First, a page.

Give Working-Class Women More Money

The simplest and most powerful way to attack sexual abuse and gendered violence is to give working-class women more money. Temporary measures in response to the pandemic show that this is possible. Those measures have included free universal childcare, increased funding for domestic violence services, and the most significant boost to welfare entitlements in memory.

The Australia Institute estimates that the initial temporary increase to JobSeeker alone lifted almost half a million people out of poverty, including 75,000 children. The website 550 Reasons to Smile captures the difference that the $550 increase made to many women’s lives, with entries detailing how it allowed them to leave abusive partners, buy fresh food, or take their children to the dentist for the first time.

Morrison’s government has largely wound back these sorely needed improvements. It’s possible that the crisis may push the government to commit additional funds to childcare and domestic violence services in its May budget. However, women’s economic security minster Jane Hume has already warned that this is unlikely, saying that you cannot “appropriately put a gender lens on the budget.”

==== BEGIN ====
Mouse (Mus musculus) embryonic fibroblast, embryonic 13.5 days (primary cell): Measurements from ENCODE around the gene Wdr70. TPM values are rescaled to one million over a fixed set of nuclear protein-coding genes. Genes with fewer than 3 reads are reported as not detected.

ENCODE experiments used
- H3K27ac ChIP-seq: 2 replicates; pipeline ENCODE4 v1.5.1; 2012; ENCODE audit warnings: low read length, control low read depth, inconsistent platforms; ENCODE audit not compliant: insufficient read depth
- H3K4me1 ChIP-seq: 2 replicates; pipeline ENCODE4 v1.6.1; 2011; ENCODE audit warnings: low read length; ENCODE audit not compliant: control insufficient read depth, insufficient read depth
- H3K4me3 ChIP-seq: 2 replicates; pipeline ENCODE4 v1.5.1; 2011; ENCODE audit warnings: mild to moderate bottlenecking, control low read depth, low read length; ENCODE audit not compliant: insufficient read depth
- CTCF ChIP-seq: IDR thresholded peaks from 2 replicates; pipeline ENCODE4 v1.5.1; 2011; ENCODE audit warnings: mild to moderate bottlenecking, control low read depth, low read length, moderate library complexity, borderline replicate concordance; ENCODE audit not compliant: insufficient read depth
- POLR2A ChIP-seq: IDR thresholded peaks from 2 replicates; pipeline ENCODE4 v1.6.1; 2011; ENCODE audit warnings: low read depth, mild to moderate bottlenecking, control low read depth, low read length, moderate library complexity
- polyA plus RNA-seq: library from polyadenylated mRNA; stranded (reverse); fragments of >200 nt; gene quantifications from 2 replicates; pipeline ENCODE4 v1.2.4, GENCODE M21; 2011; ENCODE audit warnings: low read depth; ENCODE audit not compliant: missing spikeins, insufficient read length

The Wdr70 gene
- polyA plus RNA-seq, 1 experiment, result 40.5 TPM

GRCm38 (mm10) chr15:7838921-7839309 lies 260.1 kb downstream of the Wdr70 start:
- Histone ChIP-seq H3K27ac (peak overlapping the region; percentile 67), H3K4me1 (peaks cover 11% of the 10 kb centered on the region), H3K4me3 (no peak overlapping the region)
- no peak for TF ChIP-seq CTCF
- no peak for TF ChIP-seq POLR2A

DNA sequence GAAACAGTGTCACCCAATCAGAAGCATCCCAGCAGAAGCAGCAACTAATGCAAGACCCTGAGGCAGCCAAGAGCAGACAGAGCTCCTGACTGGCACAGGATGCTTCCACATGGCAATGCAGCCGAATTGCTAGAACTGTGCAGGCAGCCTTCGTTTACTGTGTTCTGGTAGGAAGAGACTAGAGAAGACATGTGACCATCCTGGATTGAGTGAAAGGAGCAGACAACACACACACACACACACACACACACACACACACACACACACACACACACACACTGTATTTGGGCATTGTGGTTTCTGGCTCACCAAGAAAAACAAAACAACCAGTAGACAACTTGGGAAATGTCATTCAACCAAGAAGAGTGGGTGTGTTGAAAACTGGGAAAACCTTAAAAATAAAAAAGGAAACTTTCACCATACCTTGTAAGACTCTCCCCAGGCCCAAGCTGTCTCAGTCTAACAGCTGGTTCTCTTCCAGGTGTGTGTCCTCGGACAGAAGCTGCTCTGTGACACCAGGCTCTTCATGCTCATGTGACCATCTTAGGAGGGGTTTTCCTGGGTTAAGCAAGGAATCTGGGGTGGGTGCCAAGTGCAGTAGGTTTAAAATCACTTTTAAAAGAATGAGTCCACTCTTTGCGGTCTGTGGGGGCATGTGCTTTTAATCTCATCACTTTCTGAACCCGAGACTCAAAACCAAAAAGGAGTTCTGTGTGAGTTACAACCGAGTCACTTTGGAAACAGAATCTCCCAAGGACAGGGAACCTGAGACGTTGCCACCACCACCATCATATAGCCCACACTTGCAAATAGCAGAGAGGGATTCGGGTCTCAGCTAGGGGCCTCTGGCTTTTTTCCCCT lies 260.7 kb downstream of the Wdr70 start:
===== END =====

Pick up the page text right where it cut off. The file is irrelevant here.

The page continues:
Economic questions are inseparable from gender inequality. Women, as workers or welfare recipients, have borne the brunt of the pandemic. Yet the government remains committed to a punitive welfare system that traps people in poverty, tax breaks for mostly male high-income earners, and generous subsidies for big business in male-dominated sectors.

Domestic violence can certainly not be addressed while cutting welfare spending. Poor women who want to leave their partners often find accommodation costs to be prohibitive. Along with the expenses associated with supporting children, this economic pressure traps them in abusive relationships.

Without social support and economic equality, the majority of women will find it much harder to live dignified lives, leave abusive partners, or raise families independently. If we want to end sexual abuse and gendered violence, the first step is to give women more money.